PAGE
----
A Sedalia education can prove a valuable lifelong asset.
That was the word Monday night as four Smith-Cotton High School graduates became the inaugural class of the Smith-Cotton Academic Hall of Fame during an induction ceremony at the Heckart Performing Arts Center.
Three of the four inductees were present Monday night: Dr. Alan Braverman, a 1979 S-C graduate, now the alumni-endowed professor in cardiovascular disease and professor of medicine at Washington University School of Medicine in St. Louis; Dr. Diane Cordry Golden, a 1974 graduate, now a doctor of special education administration who serves as policy coordinator for the Missouri Council of Administrators of Special Education and project/policy coordinator for the Association of Assistive Technology Act Program; and Dr. William Woolery, a 1969 graduate, who runs a private internal and pulmonary medicine practice in Sedalia. The fourth inductee, Andre Taylor, a 1991 graduate who is now a doctor of chemical engineering at Yale University, was unable to attend and was represented Monday night by his mother, Salome Taylor, of Sedalia.
“One of the best parts of being part of the Sedalia school district has been the realization of the halls of fame,” said S-C principal Steve Triplett. “Already this school year we have inducted three individuals into the Athletic Hall of Fame, two into the Activities Hall of Fame, and now with your help tonight we will induct four Smith-Cotton alumni into the Academic Hall of Fame.”
Triplett said the academic honors were meant to “recognize the cumulative body of the recipients work as it applies to academic achievement both at Smith-Cotton and after.”
“The goal of the (nominating) committee was to recognize the best of the best ... and I think it is evident we have done just that,” Triplett said.
Braverman called his induction a kind of homecoming, saying he is “very proud and honored to be here.”
“The foundation for my career and success in life was born right here,” Braverman said.
Golden told the Democrat she hopes her induction will serve as an inspiration to young women graduates.
“I think it is important for young women to see positive role models. Too often I think young women are pushed into not focusing on academics. That has changed some since I graduated and I would like to say it isn’t true anymore, but that isn’t the case.”
Golden said she was intimidated when she left Sedalia to attend college because she came from a smaller, rural district, but “when I went to (University of Missouri — Columbia) I had no problems academically. I was as prepared or better prepared than a lot of students.”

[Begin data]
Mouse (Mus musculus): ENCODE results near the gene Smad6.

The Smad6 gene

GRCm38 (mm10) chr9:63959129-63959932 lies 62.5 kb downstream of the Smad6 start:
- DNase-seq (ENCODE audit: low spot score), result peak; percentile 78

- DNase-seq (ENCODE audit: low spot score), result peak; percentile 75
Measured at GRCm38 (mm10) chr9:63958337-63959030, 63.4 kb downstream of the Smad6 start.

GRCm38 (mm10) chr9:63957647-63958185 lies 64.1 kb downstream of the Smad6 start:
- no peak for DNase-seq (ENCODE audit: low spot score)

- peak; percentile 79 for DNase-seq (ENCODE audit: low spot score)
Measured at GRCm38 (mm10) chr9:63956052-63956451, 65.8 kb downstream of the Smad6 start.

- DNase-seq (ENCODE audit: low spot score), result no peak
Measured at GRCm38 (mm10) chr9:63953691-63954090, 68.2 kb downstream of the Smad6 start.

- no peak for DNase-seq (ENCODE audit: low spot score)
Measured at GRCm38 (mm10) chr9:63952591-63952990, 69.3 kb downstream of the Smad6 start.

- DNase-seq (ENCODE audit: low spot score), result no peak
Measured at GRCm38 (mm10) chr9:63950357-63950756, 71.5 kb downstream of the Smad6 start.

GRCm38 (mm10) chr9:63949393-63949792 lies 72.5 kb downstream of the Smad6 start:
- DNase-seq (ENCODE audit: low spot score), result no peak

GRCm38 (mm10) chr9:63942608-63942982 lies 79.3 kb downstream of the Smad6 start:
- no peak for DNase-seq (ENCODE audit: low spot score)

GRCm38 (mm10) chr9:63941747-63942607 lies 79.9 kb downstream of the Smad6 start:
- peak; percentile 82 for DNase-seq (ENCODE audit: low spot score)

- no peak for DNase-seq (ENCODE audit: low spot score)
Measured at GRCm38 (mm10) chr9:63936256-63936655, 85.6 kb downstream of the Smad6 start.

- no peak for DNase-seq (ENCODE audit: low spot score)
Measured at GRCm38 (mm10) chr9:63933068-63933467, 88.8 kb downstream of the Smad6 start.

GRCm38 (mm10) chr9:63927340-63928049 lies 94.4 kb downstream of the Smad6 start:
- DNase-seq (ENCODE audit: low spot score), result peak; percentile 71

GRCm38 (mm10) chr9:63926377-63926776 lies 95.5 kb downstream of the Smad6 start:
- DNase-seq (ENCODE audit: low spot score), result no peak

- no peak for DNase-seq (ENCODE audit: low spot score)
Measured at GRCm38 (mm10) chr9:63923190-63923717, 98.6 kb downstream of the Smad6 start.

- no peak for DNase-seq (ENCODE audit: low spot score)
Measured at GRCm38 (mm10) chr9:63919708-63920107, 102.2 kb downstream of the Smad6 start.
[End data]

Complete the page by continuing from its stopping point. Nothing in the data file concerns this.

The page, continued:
Woolery echoed the sentiment, saying teachers at Horace Mann Elementary “made us want to learn” and “by the time we got to high school that was already instilled in us.”
“There were lots of smarter kids than me, but I always tried hard,” Woolery said. “I got a wonderful education out of this town.”
Salome Taylor told the Democrat she is “very, very proud” of her son, Andre, and is happy with his success.
However, “it took a lot of hard work and there were some disappointments. The road wasn’t always easy for him.”
Andre was always able to stick to it, despite the disappointments and setbacks. There were people who told him he couldn’t do it, but he always said ‘I know I can.’ I always tell him to stay strong in God and he has done that,” Salome Taylor said.
The four Smith-Cotton High School Academic Hall of Fame on Monday night were:
•Dr. Alan Braverman, who was the valedictorian of the Class of 1979. Braverman graduated from the University of Missouri-Kansas City School of Medicine; he completed a residency in internal medicine at Brigham Women’s Hospital and served as chief medical resident at Harvard Medical School of Boston. In 1991, Braverman joined the faculty at Washington University School of Medicine in St. Louis, where he is currently the alumni-endowed professor in cardiovascular disease and professor of medicine.
• Dr. Diane Cordry Golden, who was the valedictorian of the Class of 1974. She received a master’s of science degree from the University of Central Missouri, and a Ph.D. in special education administration from the University of Missouri. Golden currently serves as project/policy coordinator for the Association of Assistive Technology Acts Program.
• Dr. Andre Taylor, who graduated from Smith-Cotton High School in 1991. Taylor went on to receive a bachelor of science degree from the University of Missouri-Rolla, a master’s of science from the Georgia Institute of Technology and most recently a Ph.D. in chemical engineering from the University of Michigan. Taylor is an assistant professor in the Department of Chemical Engineering at Yale University in New Haven, Conn. In 2011, Taylor received the Presidential Early Career Award for Scientists and Engineers from President Barack Obama.
• Dr. William Woolery was the salutatorian of the Class of 1969. He attended the University of Missouri-Columbia on a Curator’s Scholarship before entering medical school at St. Louis University. Woolery did his internship and residency in internal medicine at Vanderbilt University Medical Center. Woolery is board certified in both internal and pulmonary medicine. Woolery returned to Sedalia where he continues to operate a successful practice.